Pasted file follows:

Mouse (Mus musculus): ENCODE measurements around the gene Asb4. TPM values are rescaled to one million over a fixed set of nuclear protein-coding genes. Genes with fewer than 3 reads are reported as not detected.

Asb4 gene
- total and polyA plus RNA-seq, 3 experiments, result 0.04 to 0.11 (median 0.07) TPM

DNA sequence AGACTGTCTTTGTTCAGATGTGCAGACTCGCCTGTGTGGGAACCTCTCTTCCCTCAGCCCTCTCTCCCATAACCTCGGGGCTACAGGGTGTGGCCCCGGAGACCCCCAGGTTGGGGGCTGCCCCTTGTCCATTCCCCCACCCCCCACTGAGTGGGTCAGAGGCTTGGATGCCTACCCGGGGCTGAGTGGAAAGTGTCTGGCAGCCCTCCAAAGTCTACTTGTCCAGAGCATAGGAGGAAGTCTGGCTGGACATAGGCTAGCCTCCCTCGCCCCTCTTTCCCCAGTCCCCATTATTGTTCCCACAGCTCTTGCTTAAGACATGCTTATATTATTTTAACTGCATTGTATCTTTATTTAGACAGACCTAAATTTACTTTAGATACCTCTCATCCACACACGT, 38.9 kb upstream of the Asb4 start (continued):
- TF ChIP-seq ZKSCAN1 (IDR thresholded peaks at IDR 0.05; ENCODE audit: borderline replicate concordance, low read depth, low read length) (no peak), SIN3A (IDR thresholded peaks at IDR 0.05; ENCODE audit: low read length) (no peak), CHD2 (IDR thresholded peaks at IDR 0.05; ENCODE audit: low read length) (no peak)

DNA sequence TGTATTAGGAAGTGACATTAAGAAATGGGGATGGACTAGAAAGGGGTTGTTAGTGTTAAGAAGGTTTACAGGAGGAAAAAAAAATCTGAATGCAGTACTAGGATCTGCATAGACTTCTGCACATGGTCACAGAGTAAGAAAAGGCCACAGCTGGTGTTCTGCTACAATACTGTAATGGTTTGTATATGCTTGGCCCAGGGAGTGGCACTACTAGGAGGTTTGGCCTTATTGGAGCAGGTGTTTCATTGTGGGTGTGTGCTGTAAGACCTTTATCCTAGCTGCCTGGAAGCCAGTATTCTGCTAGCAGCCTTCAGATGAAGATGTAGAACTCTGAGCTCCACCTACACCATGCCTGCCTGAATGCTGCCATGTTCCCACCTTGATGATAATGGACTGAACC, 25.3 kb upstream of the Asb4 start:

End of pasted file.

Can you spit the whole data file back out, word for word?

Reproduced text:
Mouse (Mus musculus): ENCODE measurements around the gene Asb4. TPM values are rescaled to one million over a fixed set of nuclear protein-coding genes. Genes with fewer than 3 reads are reported as not detected.

Asb4 gene
- total and polyA plus RNA-seq, 3 experiments, result 0.04 to 0.11 (median 0.07) TPM

DNA sequence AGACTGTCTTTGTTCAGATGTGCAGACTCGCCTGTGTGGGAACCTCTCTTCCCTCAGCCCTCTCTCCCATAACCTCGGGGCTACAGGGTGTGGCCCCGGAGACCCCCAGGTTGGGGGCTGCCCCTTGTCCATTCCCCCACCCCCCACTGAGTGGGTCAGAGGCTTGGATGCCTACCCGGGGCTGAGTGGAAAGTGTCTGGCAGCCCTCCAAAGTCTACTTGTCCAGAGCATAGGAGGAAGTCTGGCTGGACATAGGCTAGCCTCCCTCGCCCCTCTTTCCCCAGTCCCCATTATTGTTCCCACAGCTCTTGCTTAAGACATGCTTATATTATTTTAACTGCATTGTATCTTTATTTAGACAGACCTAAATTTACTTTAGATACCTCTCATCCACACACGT, 38.9 kb upstream of the Asb4 start (continued):
- TF ChIP-seq ZKSCAN1 (IDR thresholded peaks at IDR 0.05; ENCODE audit: borderline replicate concordance, low read depth, low read length) (no peak), SIN3A (IDR thresholded peaks at IDR 0.05; ENCODE audit: low read length) (no peak), CHD2 (IDR thresholded peaks at IDR 0.05; ENCODE audit: low read length) (no peak)

DNA sequence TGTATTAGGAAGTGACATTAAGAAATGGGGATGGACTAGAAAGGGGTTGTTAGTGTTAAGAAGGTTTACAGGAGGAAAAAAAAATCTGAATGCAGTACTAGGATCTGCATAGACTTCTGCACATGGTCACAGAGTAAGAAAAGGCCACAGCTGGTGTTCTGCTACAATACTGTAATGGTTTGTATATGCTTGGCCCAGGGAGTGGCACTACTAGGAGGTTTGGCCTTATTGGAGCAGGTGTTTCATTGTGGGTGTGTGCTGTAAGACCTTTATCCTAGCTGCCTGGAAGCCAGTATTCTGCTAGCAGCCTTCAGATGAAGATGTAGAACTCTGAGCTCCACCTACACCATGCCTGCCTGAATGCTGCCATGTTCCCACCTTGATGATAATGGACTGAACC, 25.3 kb upstream of the Asb4 start: